The father and son relationship left me cold, there is not enough about the son to make me feel much of anything for him, which is all the more surprising to me seeing as he lost his mother and brother, an event that should draw me to him emotionally, but partially the actor, partially the role made for him, it didn't amount to anything than a symbol (Michael is good, he needs to be protected). More interesting to me was Tom Hanks as the father, who though minimal, was able to exact a sense of mechanical determination to do right. For me to get caught up in the relationship I would have to value both sides and I don't, I see this as very much Tom Hanks story, and the narrating by the son further irritated me that made it harder to accept the emotional conceit of the film.

    About the pace, its off, but don't get me wrong, its not so much slow as a lot of dead air and nothing much happening, its that there is not an organic flow to the scenes and within each scene, a movement forward… I really got the sense of being in a gallery and looking at individual paintings, and admiring each and walking on, and not feeling the fluid flow of all of them together. I originally thought it was just that the first time I saw it I was interrupted a lot and that I imagined this pacing issue, but the second viewing with no interruptions and it was still there. In general I feel Mendes' film are somewhat stilted, a little too precious, and Rev Road is definitely an example of that, but there was enough compensating in Rev Road for me not to be bogged down by this trait, whereas in Perdition everything is pointing to it.

    and yes, I am a moron.

  12. "I would say a lion is nihilistic as well, it has no beliefs"

    See, you did it again. Nihilism is not a lack of belief, it is the belief that there are no values.

    What do you expect from the son? He doesn't have many monologues (I agree the narration is bullshit), not talking is not stilted, it is real life. You want Leo DiCaprio-type animation in the performance, well, that's not real life.

  13. no beliefs is no values, I mean I see that you are trying to limit the meaning of nihilism to just values but a robot that has no belief other than what is programmed into it, and therefore no will to believe is also nihilistic, because by extension it cannot be said to have any values of its own.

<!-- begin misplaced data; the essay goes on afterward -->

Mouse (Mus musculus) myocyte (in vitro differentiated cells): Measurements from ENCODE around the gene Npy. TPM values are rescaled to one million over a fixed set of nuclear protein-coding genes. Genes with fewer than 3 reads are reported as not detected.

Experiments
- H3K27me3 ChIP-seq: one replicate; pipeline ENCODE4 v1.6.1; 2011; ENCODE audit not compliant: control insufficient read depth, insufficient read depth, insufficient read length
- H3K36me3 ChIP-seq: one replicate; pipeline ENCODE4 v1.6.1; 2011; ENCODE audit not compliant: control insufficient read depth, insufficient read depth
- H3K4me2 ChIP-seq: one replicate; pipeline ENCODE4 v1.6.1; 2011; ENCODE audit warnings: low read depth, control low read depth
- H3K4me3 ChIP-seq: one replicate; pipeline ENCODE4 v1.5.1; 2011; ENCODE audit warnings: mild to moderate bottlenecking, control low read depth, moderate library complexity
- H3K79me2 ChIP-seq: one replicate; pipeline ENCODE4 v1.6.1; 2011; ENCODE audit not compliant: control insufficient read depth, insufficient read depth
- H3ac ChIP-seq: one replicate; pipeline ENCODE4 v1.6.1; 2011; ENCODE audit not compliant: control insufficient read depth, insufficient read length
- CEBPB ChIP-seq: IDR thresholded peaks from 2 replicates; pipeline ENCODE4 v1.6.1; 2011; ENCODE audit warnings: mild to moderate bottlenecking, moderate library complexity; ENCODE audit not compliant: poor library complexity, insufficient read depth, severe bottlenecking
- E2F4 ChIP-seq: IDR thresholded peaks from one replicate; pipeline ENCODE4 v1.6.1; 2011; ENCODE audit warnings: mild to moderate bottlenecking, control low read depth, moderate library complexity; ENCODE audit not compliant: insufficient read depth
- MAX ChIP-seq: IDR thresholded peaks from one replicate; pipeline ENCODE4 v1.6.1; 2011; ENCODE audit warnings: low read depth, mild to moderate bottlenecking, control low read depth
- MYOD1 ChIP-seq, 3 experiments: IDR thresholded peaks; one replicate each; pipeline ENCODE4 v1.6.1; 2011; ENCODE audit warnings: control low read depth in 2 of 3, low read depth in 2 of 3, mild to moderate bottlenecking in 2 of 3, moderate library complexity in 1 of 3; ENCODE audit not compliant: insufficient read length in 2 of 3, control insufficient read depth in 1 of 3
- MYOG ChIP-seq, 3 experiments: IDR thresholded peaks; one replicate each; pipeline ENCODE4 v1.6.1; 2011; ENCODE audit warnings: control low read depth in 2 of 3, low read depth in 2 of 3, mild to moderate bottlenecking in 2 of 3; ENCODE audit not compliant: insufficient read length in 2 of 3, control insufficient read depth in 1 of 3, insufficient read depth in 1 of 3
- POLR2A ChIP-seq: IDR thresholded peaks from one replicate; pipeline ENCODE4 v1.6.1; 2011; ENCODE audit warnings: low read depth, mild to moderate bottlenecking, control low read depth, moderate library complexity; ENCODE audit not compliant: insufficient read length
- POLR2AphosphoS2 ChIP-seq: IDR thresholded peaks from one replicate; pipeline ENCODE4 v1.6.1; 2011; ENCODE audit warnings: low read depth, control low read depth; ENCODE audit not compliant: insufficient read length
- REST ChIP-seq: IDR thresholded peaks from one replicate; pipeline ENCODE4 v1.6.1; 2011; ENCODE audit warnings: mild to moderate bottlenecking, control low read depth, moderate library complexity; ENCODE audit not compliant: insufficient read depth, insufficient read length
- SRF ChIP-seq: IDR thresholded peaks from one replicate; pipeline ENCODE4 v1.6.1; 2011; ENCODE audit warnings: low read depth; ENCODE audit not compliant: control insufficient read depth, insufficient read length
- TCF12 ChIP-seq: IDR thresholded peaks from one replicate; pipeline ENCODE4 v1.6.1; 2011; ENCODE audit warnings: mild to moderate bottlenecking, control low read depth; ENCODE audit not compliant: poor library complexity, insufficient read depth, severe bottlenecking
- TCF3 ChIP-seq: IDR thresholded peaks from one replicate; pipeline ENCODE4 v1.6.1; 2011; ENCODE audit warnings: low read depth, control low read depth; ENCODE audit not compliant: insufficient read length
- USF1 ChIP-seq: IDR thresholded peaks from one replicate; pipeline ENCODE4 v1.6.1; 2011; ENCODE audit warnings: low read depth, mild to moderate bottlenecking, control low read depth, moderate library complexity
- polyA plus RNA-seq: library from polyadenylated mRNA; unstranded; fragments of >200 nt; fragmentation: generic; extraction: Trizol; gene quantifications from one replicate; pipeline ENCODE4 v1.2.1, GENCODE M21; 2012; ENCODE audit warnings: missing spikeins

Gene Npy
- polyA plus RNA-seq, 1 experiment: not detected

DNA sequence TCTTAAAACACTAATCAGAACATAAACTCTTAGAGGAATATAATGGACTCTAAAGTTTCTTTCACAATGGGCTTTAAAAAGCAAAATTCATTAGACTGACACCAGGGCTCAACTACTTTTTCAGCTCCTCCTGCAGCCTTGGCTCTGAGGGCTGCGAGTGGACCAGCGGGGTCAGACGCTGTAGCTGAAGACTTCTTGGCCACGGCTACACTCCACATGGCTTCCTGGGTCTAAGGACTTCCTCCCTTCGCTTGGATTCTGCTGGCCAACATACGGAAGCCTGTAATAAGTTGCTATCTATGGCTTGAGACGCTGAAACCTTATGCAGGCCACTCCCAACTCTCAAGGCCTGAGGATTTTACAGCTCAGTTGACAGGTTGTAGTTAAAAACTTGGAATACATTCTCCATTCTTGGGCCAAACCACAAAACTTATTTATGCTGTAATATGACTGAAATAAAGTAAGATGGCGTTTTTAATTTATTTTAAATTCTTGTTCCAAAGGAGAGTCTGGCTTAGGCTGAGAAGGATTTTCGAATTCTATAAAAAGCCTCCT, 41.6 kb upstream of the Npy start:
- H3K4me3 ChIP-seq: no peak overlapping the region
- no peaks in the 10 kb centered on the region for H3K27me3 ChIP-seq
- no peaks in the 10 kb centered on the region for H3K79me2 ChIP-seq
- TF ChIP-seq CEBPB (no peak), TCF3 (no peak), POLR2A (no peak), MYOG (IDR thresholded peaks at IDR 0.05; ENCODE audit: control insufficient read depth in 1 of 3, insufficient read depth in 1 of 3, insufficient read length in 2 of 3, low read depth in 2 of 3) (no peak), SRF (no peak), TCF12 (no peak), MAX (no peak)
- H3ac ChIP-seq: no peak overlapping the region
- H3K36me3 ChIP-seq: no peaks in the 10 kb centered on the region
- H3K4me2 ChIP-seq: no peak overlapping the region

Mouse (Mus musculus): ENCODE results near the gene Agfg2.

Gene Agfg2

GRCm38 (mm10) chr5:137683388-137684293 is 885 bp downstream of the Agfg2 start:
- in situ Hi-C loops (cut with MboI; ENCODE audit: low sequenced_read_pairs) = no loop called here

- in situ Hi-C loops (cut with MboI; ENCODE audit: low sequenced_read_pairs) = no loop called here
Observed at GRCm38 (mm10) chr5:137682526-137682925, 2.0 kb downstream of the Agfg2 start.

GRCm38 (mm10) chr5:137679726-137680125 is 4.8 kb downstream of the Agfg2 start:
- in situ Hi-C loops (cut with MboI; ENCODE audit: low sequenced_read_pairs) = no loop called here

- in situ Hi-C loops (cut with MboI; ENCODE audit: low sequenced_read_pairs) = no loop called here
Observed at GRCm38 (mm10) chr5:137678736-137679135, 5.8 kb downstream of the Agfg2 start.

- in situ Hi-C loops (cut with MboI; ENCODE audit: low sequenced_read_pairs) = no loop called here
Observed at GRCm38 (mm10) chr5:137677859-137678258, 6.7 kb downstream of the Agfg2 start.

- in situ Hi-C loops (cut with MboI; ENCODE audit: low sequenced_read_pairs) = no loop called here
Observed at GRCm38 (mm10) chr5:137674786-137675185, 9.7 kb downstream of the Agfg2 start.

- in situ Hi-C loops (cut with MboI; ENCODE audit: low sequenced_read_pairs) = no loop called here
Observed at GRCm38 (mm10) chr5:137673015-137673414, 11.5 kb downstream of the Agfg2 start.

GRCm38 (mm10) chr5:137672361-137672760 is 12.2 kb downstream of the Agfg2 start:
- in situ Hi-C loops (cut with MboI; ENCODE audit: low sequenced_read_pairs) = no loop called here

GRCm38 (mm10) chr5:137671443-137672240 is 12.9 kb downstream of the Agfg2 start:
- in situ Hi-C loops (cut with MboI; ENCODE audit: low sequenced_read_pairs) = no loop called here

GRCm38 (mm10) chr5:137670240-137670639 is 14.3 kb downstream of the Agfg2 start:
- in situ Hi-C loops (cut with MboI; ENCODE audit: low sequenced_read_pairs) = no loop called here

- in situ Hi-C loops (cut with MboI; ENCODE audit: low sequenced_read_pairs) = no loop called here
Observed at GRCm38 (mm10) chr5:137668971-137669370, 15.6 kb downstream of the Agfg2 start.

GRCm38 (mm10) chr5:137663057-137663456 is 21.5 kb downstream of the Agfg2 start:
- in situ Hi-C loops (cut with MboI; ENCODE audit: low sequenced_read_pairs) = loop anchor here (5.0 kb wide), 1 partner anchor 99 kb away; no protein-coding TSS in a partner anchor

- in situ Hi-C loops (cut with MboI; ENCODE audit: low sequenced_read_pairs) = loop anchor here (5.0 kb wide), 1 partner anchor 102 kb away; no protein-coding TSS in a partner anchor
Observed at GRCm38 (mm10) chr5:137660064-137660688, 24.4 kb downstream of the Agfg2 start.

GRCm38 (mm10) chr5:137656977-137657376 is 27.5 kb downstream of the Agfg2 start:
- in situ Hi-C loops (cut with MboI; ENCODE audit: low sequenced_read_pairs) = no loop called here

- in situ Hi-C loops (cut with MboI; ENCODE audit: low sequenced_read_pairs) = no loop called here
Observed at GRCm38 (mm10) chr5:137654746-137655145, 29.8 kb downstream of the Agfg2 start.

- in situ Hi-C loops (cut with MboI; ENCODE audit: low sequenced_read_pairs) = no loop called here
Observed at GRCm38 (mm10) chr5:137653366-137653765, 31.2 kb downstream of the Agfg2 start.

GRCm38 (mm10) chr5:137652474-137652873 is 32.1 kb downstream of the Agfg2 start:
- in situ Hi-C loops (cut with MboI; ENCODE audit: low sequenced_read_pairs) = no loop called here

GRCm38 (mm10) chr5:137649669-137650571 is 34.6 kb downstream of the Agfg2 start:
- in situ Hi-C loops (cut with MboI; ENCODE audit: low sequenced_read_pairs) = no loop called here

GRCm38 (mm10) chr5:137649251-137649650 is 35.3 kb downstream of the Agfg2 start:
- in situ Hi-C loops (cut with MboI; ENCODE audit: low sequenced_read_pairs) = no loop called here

You see nihilism as requiring belief first, I am cutting out that condition altogether, no values is nihilism, belief or no belief.

    I would say the grizzly bear that eats me is nihilistic in that it values nothing outside of its biological imperative, its a lack of value… but you privilege the meaning to say only human beings can be nihilistic, there is a philosophy and a characteristic, I am talking about the characteristic.

  14. "I shall not be a leader of the sort of men that post on message boards about their love for animated rats and pandas!"

    you are an Animated Turtle Fascist.

  15. Also I hope you see the irony in the fact that you are trying to assert the TRUE meaning of nihilism as being a belief in no values.

  16. "no beliefs is no values"

    Not that I'm in any way going to defend nihilism, but I dont think this statement is true. Value is only determined by what you deem to have worth.

    Do you not think it is possible for someone to believe a particular religion is true, but at the same time believe it to be worthless? Because if this distinction is what Henrik is arguing (ask him, he's the nihilist) from my perspective he's got you beat, and you're once again telling another person what their philosophy or beliefs are, which I find a bit more obnoxious than someone telling me my beliefs are worthless.

  17. saw part of Rev Road again and it still came off as overly dramatized stagey sub Mad Men crap, btw :)

  18. I'll take a 7/10 attempt at twangy 30s nostalgia over yet another movie of Thomas Newman playing 2 notes and calling it a new score.

  19. My favorite Newman pieces are the intro to Six Feet Under and the song in the end credits of A Series of Unfortunate Events, a shitty movie that if you see in the library, you should rent just to watch the animated credits sequence along with his score.

    or just watch this (crappy quality):
    http://www.youtube.com/watch?v=NUx8Jf8F7Ks

  20. Goon you have it completely reversed, I am not making any judgments on his belief about what nihilism is, he is judging mine, and it is a value judgment to say anything is true or false in some fundamental way, so on top of that he is contradicting himself by doing so.

    if something is true and if something works are different concepts, and I don't really see what your point is with that Goon, I don't think either of us is talking pragmatically. We are talking about these privileged concepts of truth and falsity, good and evil… I am saying the lack of these concepts in any thing sentient or otherwise is an example of nihilism (note my definition is not limited by a notion of will, but it is not exclusive of will either, whereas Henrik's definition is exclusive of anything without will).